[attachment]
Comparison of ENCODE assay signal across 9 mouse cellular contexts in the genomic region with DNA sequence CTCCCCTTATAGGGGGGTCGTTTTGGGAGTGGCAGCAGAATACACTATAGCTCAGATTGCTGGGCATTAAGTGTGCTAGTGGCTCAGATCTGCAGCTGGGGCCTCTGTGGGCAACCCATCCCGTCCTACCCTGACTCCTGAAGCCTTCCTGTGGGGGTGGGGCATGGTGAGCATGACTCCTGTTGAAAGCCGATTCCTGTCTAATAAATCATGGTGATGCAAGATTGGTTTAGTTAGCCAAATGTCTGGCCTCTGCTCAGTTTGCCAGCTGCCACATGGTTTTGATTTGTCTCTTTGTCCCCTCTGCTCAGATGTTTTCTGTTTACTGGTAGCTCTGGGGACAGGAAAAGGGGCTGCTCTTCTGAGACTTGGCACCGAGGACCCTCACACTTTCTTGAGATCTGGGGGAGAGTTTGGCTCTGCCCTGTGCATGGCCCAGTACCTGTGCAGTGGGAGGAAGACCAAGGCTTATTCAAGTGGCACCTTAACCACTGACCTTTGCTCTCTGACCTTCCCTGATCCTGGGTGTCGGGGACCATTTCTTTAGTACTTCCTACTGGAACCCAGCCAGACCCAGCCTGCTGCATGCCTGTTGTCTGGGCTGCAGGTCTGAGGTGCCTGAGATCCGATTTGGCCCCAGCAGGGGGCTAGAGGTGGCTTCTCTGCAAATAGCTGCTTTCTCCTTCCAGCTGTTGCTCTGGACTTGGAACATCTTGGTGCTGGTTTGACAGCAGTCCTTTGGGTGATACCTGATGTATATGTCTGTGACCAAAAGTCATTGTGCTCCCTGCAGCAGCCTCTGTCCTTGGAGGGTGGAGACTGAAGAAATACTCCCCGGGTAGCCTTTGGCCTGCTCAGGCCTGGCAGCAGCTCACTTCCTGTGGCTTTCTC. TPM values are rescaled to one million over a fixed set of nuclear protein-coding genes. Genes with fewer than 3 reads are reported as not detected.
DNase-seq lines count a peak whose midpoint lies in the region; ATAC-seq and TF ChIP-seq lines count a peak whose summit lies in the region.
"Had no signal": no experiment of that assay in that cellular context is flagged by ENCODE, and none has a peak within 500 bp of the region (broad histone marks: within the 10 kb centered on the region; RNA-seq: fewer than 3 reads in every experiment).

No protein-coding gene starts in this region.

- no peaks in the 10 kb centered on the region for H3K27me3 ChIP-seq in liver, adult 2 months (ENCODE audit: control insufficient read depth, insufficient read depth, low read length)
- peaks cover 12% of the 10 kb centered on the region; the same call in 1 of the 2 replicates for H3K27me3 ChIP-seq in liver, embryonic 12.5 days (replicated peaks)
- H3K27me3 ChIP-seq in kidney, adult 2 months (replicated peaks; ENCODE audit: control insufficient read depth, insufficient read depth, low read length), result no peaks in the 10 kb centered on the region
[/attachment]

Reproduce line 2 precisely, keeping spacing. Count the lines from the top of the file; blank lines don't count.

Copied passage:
DNase-seq lines count a peak whose midpoint lies in the region; ATAC-seq and TF ChIP-seq lines count a peak whose summit lies in the region.